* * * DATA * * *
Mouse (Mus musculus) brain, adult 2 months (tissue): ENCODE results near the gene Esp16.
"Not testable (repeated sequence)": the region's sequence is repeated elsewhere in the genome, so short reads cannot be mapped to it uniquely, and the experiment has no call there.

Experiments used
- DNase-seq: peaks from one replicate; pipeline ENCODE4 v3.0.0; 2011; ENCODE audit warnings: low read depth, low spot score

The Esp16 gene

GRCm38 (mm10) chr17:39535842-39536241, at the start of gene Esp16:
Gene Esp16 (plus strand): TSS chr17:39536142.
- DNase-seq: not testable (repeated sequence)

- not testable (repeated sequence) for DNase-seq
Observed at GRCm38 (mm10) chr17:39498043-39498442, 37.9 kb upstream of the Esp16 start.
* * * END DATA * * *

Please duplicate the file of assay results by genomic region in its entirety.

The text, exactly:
Mouse (Mus musculus) brain, adult 2 months (tissue): ENCODE results near the gene Esp16.
"Not testable (repeated sequence)": the region's sequence is repeated elsewhere in the genome, so short reads cannot be mapped to it uniquely, and the experiment has no call there.

Experiments used
- DNase-seq: peaks from one replicate; pipeline ENCODE4 v3.0.0; 2011; ENCODE audit warnings: low read depth, low spot score

The Esp16 gene

GRCm38 (mm10) chr17:39535842-39536241, at the start of gene Esp16:
Gene Esp16 (plus strand): TSS chr17:39536142.
- DNase-seq: not testable (repeated sequence)

- not testable (repeated sequence) for DNase-seq
Observed at GRCm38 (mm10) chr17:39498043-39498442, 37.9 kb upstream of the Esp16 start.